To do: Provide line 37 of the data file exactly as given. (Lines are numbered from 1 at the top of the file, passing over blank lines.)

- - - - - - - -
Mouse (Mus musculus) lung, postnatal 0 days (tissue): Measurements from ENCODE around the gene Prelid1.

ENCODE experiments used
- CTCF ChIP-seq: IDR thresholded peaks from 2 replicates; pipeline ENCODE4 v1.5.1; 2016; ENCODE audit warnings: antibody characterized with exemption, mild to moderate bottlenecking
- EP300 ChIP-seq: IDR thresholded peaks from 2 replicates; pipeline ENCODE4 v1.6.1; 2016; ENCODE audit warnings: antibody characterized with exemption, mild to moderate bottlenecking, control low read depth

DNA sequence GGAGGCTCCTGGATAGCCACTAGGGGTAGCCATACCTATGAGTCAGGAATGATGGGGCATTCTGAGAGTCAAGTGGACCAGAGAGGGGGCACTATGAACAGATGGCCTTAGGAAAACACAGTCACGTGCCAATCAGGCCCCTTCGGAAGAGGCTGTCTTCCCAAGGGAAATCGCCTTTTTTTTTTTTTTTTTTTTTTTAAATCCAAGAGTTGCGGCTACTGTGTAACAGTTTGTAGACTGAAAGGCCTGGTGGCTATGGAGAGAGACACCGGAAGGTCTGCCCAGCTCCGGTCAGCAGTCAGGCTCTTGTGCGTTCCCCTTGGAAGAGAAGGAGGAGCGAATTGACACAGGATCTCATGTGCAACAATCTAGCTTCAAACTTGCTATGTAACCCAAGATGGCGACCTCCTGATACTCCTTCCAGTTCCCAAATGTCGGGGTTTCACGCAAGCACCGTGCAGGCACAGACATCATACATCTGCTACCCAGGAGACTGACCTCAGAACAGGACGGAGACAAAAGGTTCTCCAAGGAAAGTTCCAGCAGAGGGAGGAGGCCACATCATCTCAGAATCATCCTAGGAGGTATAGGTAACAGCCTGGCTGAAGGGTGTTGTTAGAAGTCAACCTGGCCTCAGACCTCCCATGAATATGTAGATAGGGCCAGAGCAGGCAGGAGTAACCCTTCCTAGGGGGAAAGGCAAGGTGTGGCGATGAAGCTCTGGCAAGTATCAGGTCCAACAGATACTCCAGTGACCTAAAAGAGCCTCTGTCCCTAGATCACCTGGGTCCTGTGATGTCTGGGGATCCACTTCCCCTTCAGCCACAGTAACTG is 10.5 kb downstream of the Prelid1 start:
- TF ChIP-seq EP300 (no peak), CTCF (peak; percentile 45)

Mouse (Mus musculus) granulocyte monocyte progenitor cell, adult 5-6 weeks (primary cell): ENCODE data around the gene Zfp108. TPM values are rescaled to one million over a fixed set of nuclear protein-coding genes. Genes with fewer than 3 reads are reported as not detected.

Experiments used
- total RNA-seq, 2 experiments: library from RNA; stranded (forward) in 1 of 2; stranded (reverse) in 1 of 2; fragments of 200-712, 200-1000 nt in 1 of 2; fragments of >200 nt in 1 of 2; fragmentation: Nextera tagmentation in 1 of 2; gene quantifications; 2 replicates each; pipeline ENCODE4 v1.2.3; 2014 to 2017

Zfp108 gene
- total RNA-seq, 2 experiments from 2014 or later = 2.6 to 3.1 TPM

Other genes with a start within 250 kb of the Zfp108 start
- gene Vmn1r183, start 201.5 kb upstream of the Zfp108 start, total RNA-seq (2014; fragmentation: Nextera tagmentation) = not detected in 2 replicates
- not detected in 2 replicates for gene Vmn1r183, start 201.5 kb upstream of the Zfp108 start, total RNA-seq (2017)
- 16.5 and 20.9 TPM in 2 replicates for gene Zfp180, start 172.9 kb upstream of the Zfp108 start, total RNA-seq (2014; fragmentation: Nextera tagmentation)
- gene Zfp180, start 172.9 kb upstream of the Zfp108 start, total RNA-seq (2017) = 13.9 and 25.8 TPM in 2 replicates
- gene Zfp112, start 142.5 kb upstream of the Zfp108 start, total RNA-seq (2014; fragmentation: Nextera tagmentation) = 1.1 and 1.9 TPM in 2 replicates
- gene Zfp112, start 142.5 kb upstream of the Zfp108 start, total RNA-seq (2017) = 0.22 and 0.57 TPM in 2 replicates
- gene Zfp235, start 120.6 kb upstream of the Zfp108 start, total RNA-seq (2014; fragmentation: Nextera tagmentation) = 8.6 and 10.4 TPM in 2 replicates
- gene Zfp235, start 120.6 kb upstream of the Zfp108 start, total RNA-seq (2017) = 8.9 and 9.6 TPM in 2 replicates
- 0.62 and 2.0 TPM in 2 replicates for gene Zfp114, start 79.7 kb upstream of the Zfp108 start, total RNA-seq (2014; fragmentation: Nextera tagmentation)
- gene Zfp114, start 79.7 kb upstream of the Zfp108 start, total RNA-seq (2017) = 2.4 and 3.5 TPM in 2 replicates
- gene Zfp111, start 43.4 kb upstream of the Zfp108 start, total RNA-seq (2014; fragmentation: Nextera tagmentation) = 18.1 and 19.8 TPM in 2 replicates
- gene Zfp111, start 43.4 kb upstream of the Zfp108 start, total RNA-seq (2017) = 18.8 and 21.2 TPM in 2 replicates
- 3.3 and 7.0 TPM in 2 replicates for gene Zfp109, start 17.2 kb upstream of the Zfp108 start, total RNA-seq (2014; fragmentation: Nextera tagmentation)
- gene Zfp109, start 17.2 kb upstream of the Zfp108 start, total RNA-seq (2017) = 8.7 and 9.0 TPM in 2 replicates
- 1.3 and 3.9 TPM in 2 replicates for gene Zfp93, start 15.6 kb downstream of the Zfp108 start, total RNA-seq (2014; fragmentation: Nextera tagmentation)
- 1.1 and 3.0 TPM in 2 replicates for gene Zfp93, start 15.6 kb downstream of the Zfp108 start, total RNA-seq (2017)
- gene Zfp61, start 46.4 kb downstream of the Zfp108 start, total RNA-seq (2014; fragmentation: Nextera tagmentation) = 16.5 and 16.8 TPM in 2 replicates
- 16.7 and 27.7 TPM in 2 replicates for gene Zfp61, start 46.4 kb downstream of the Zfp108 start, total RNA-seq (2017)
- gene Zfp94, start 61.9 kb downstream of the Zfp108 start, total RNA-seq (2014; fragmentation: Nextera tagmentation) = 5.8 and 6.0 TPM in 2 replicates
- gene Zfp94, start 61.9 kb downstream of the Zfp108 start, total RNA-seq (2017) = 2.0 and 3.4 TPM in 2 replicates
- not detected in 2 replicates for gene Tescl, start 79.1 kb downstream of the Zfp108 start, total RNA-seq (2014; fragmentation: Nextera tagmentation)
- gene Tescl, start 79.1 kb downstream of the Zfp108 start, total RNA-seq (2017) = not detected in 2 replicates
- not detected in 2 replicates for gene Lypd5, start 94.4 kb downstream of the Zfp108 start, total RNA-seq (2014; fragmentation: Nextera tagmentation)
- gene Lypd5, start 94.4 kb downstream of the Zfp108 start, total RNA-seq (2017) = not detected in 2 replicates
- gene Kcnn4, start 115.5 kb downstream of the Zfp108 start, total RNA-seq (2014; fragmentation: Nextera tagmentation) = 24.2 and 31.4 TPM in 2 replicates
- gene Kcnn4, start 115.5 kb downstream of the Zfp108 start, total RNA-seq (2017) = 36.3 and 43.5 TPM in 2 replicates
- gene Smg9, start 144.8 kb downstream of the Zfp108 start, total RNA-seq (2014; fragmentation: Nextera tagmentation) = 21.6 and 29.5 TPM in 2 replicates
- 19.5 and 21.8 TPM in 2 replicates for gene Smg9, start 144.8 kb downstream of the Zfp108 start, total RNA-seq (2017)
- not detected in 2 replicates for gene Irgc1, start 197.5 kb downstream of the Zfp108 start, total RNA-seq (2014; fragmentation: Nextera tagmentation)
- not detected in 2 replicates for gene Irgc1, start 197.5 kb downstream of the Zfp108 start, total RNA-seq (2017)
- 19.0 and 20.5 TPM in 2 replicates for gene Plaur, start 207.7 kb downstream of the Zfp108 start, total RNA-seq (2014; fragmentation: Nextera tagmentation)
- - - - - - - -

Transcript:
- gene Kcnn4, start 115.5 kb downstream of the Zfp108 start, total RNA-seq (2014; fragmentation: Nextera tagmentation) = 24.2 and 31.4 TPM in 2 replicates